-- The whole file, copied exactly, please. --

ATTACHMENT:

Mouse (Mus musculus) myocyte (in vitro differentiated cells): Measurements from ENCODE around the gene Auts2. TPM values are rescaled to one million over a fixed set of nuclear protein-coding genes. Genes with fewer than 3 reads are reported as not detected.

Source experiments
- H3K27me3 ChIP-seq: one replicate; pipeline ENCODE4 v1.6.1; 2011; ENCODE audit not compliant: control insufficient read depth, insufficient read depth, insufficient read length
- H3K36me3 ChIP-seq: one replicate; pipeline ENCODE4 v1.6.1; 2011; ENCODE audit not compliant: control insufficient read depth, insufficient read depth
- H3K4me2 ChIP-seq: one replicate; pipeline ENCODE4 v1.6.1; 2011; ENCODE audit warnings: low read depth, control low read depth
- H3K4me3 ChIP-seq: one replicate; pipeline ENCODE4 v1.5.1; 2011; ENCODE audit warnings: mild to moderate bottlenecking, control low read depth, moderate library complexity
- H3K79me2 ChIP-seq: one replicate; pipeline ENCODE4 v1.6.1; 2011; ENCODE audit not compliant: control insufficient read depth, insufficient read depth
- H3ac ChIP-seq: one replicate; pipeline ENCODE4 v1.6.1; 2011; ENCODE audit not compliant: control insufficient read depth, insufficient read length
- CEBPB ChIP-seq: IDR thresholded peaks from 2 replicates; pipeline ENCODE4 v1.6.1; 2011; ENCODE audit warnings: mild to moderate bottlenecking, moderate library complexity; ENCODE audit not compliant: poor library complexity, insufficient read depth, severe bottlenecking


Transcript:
Mouse (Mus musculus) myocyte (in vitro differentiated cells): Measurements from ENCODE around the gene Auts2. TPM values are rescaled to one million over a fixed set of nuclear protein-coding genes. Genes with fewer than 3 reads are reported as not detected.

Source experiments
- H3K27me3 ChIP-seq: one replicate; pipeline ENCODE4 v1.6.1; 2011; ENCODE audit not compliant: control insufficient read depth, insufficient read depth, insufficient read length
- H3K36me3 ChIP-seq: one replicate; pipeline ENCODE4 v1.6.1; 2011; ENCODE audit not compliant: control insufficient read depth, insufficient read depth
- H3K4me2 ChIP-seq: one replicate; pipeline ENCODE4 v1.6.1; 2011; ENCODE audit warnings: low read depth, control low read depth
- H3K4me3 ChIP-seq: one replicate; pipeline ENCODE4 v1.5.1; 2011; ENCODE audit warnings: mild to moderate bottlenecking, control low read depth, moderate library complexity
- H3K79me2 ChIP-seq: one replicate; pipeline ENCODE4 v1.6.1; 2011; ENCODE audit not compliant: control insufficient read depth, insufficient read depth
- H3ac ChIP-seq: one replicate; pipeline ENCODE4 v1.6.1; 2011; ENCODE audit not compliant: control insufficient read depth, insufficient read length
- CEBPB ChIP-seq: IDR thresholded peaks from 2 replicates; pipeline ENCODE4 v1.6.1; 2011; ENCODE audit warnings: mild to moderate bottlenecking, moderate library complexity; ENCODE audit not compliant: poor library complexity, insufficient read depth, severe bottlenecking